Daniel 7: 1-3, 15-18
In the first year of King Belshazzar of Babylon, Daniel had a dream and visions of his head as he lay in bed. Then he wrote down the dream:[a] 2 I,[b] Daniel, saw in my vision by night the four winds of heaven stirring up the great sea, 3 and four great beasts came up out of the sea, different from one another.
As for me, Daniel, my spirit was troubled within me,[g] and the visions of my head terrified me. 16 I approached one of the attendants to ask him the truth concerning all this. So he said that he would disclose to me the interpretation of the matter: 17 ‘As for these four great beasts, four kings shall arise out of the earth. 18 But the holy ones of the Most High shall receive the kingdom and possess the kingdom for ever—for ever and ever.’
Ephesians 1: 11-end
In Christ we have also obtained an inheritance,[c] having been destined according to the purpose of him who accomplishes all things according to his counsel and will, 12 so that we, who were the first to set our hope on Christ, might live for the praise of his glory. 13 In him you also, when you had heard the word of truth, the gospel of your salvation, and had believed in him, were marked with the seal of the promised Holy Spirit; 14 this[d] is the pledge of our inheritance towards redemption as God’s own people, to the praise of his glory.
15 I have heard of your faith in the Lord Jesus and your love[e] towards all the saints, and for this reason 16 I do not cease to give thanks for you as I remember you in my prayers. 17 I pray that the God of our Lord Jesus Christ, the Father of glory, may give you a spirit of wisdom and revelation as you come to know him, 18 so that, with the eyes of your heart enlightened, you may know what is the hope to which he has called you, what are the riches of his glorious inheritance among the saints, 19 and what is the immeasurable greatness of his power for us who believe, according to the working of his great power. 20 God[f] put this power to work in Christ when he raised him from the dead and seated him at his right hand in the heavenly places, 21 far above all rule and authority and power and dominion, and above every name that is named, not only in this age but also in the age to come. 22 And he has put all things under his feet and has made him the head over all things for the church, 23 which is his body, the fullness of him who fills all in all.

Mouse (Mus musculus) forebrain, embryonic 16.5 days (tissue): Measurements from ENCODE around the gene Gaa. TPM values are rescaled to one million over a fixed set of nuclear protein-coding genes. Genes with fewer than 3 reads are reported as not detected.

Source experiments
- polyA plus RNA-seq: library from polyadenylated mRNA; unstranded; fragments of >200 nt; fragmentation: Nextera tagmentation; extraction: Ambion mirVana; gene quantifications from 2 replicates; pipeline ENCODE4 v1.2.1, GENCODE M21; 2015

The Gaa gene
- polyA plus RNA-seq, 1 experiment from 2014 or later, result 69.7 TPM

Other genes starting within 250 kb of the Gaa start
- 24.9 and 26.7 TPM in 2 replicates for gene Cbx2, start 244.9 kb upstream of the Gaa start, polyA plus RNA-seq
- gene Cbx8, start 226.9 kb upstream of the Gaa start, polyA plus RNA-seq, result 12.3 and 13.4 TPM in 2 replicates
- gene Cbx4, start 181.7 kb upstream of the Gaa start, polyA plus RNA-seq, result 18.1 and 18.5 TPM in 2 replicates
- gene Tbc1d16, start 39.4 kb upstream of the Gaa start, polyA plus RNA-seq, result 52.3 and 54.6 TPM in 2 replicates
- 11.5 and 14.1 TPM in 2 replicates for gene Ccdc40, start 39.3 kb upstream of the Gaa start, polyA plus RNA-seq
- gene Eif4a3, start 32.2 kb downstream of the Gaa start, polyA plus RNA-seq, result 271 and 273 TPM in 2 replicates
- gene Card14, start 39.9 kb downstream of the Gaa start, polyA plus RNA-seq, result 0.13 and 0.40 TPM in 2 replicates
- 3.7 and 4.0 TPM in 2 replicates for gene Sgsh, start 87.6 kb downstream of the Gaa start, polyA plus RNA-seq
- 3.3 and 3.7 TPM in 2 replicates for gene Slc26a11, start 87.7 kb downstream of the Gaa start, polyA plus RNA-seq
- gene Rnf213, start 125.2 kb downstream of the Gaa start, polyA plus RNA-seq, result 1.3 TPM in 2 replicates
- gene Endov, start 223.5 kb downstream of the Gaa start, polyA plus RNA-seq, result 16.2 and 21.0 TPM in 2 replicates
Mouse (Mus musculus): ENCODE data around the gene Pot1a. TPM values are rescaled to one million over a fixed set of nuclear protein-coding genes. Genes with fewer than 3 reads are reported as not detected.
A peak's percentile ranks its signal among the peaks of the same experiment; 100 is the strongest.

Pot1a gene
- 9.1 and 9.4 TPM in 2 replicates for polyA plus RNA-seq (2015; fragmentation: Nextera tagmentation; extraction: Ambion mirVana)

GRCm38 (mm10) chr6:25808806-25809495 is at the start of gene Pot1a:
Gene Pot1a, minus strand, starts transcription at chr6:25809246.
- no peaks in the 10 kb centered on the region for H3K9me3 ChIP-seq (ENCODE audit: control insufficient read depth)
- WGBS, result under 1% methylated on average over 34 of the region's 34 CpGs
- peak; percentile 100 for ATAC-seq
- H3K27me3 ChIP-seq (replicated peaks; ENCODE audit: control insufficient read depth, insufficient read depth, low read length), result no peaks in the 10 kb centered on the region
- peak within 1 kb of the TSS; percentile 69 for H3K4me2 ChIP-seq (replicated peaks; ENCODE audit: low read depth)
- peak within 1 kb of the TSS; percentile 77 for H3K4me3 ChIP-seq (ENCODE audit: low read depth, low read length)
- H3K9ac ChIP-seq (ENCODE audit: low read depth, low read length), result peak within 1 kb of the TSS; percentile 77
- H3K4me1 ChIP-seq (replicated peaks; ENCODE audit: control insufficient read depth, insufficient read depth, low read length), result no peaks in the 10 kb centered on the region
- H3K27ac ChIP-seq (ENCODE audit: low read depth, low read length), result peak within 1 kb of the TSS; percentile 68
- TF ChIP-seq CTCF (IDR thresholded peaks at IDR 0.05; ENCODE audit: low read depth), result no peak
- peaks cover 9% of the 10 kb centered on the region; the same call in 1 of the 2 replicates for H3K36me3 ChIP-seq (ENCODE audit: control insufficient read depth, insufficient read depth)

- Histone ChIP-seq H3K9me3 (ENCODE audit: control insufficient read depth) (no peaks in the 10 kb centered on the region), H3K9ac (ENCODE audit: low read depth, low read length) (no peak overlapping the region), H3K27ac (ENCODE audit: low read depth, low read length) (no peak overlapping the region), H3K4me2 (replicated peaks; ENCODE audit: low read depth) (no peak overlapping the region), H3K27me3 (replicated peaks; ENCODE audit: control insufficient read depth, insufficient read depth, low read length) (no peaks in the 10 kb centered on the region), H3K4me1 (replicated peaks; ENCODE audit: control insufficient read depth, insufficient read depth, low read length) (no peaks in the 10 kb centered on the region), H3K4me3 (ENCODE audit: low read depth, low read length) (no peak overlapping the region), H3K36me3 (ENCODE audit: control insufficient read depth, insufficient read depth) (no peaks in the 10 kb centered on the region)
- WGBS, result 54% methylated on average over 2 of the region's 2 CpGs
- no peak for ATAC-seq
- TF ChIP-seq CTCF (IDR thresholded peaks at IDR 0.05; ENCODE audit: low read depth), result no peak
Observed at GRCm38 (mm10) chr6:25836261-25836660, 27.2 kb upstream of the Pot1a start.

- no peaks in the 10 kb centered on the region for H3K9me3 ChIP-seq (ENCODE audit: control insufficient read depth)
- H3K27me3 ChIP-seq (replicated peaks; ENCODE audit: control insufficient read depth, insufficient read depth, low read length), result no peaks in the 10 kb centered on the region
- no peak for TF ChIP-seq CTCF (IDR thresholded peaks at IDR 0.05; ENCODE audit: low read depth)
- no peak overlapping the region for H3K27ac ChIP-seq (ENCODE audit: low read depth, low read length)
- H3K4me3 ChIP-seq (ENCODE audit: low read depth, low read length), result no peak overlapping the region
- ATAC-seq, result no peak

Luke 6: 20-31
Then he looked up at his disciples and said:
‘Blessed are you who are poor,
for yours is the kingdom of God.
21 ‘Blessed are you who are hungry now,
for you will be filled.
‘Blessed are you who weep now,
for you will laugh.
22 ‘Blessed are you when people hate you, and when they exclude you, revile you, and defame you[d] on account of the Son of Man. 23 Rejoice on that day and leap for joy, for surely your reward is great in heaven; for that is what their ancestors did to the prophets.
24 ‘But woe to you who are rich,
for you have received your consolation.
25 ‘Woe to you who are full now,
for you will be hungry.
‘Woe to you who are laughing now,
for you will mourn and weep.
26 ‘Woe to you when all speak well of you, for that is what their ancestors did to the false prophets.
27 ‘But I say to you that listen, Love your enemies, do good to those who hate you, 28 bless those who curse you, pray for those who abuse you. 29 If anyone strikes you on the cheek, offer the other also; and from anyone who takes away your coat do not withhold even your shirt. 30 Give to everyone who begs from you; and if anyone takes away your goods, do not ask for them again. 31 Do to others as you would have them do to you.